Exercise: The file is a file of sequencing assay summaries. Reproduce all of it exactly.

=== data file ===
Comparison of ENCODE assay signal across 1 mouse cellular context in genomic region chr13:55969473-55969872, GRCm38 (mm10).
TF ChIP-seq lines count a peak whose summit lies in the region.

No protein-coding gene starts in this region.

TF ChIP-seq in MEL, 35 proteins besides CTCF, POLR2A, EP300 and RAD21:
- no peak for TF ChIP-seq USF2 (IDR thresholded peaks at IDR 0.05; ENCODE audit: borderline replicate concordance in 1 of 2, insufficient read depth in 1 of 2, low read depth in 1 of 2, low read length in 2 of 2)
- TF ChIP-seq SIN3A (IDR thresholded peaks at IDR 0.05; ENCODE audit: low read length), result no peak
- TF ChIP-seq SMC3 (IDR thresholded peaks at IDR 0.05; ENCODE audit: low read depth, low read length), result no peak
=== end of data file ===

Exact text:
Comparison of ENCODE assay signal across 1 mouse cellular context in genomic region chr13:55969473-55969872, GRCm38 (mm10).
TF ChIP-seq lines count a peak whose summit lies in the region.

No protein-coding gene starts in this region.

TF ChIP-seq in MEL, 35 proteins besides CTCF, POLR2A, EP300 and RAD21:
- no peak for TF ChIP-seq USF2 (IDR thresholded peaks at IDR 0.05; ENCODE audit: borderline replicate concordance in 1 of 2, insufficient read depth in 1 of 2, low read depth in 1 of 2, low read length in 2 of 2)
- TF ChIP-seq SIN3A (IDR thresholded peaks at IDR 0.05; ENCODE audit: low read length), result no peak
- TF ChIP-seq SMC3 (IDR thresholded peaks at IDR 0.05; ENCODE audit: low read depth, low read length), result no peak